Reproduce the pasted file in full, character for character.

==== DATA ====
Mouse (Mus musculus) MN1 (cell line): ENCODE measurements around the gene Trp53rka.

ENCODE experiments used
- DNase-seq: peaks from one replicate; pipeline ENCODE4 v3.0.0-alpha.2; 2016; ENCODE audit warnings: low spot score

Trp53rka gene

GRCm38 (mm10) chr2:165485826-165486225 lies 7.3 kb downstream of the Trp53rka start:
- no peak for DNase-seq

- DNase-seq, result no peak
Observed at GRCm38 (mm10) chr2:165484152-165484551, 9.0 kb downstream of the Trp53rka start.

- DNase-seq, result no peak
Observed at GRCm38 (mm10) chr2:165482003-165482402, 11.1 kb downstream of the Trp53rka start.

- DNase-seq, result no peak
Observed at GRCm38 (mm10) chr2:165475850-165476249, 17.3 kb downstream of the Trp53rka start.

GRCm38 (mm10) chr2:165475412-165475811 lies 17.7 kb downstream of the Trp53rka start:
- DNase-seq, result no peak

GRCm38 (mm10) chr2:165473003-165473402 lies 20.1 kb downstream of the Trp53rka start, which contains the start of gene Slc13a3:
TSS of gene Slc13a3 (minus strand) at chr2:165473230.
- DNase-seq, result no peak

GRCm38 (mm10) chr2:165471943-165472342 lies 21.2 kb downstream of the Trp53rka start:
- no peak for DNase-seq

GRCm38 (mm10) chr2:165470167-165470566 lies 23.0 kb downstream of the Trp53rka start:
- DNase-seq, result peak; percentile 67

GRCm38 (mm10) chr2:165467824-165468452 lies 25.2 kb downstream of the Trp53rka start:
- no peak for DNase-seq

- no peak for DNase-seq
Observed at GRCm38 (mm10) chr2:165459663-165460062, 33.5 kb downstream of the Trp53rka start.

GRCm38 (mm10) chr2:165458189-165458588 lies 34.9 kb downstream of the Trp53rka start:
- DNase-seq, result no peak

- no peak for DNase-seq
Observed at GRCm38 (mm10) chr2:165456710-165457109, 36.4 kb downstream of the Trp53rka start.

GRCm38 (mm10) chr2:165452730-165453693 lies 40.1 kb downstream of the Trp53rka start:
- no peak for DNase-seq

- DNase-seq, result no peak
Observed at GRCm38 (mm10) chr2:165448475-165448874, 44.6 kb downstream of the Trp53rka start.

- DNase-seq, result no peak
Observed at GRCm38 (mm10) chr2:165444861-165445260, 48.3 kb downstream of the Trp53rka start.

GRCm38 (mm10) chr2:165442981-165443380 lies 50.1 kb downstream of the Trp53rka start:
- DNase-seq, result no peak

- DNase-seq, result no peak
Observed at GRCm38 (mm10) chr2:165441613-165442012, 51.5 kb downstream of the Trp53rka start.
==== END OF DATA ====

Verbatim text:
Mouse (Mus musculus) MN1 (cell line): ENCODE measurements around the gene Trp53rka.

ENCODE experiments used
- DNase-seq: peaks from one replicate; pipeline ENCODE4 v3.0.0-alpha.2; 2016; ENCODE audit warnings: low spot score

Trp53rka gene

GRCm38 (mm10) chr2:165485826-165486225 lies 7.3 kb downstream of the Trp53rka start:
- no peak for DNase-seq

- DNase-seq, result no peak
Observed at GRCm38 (mm10) chr2:165484152-165484551, 9.0 kb downstream of the Trp53rka start.

- DNase-seq, result no peak
Observed at GRCm38 (mm10) chr2:165482003-165482402, 11.1 kb downstream of the Trp53rka start.

- DNase-seq, result no peak
Observed at GRCm38 (mm10) chr2:165475850-165476249, 17.3 kb downstream of the Trp53rka start.

GRCm38 (mm10) chr2:165475412-165475811 lies 17.7 kb downstream of the Trp53rka start:
- DNase-seq, result no peak

GRCm38 (mm10) chr2:165473003-165473402 lies 20.1 kb downstream of the Trp53rka start, which contains the start of gene Slc13a3:
TSS of gene Slc13a3 (minus strand) at chr2:165473230.
- DNase-seq, result no peak

GRCm38 (mm10) chr2:165471943-165472342 lies 21.2 kb downstream of the Trp53rka start:
- no peak for DNase-seq

GRCm38 (mm10) chr2:165470167-165470566 lies 23.0 kb downstream of the Trp53rka start:
- DNase-seq, result peak; percentile 67

GRCm38 (mm10) chr2:165467824-165468452 lies 25.2 kb downstream of the Trp53rka start:
- no peak for DNase-seq

- no peak for DNase-seq
Observed at GRCm38 (mm10) chr2:165459663-165460062, 33.5 kb downstream of the Trp53rka start.

GRCm38 (mm10) chr2:165458189-165458588 lies 34.9 kb downstream of the Trp53rka start:
- DNase-seq, result no peak

- no peak for DNase-seq
Observed at GRCm38 (mm10) chr2:165456710-165457109, 36.4 kb downstream of the Trp53rka start.

GRCm38 (mm10) chr2:165452730-165453693 lies 40.1 kb downstream of the Trp53rka start:
- no peak for DNase-seq

- DNase-seq, result no peak
Observed at GRCm38 (mm10) chr2:165448475-165448874, 44.6 kb downstream of the Trp53rka start.

- DNase-seq, result no peak
Observed at GRCm38 (mm10) chr2:165444861-165445260, 48.3 kb downstream of the Trp53rka start.

GRCm38 (mm10) chr2:165442981-165443380 lies 50.1 kb downstream of the Trp53rka start:
- DNase-seq, result no peak

- DNase-seq, result no peak
Observed at GRCm38 (mm10) chr2:165441613-165442012, 51.5 kb downstream of the Trp53rka start.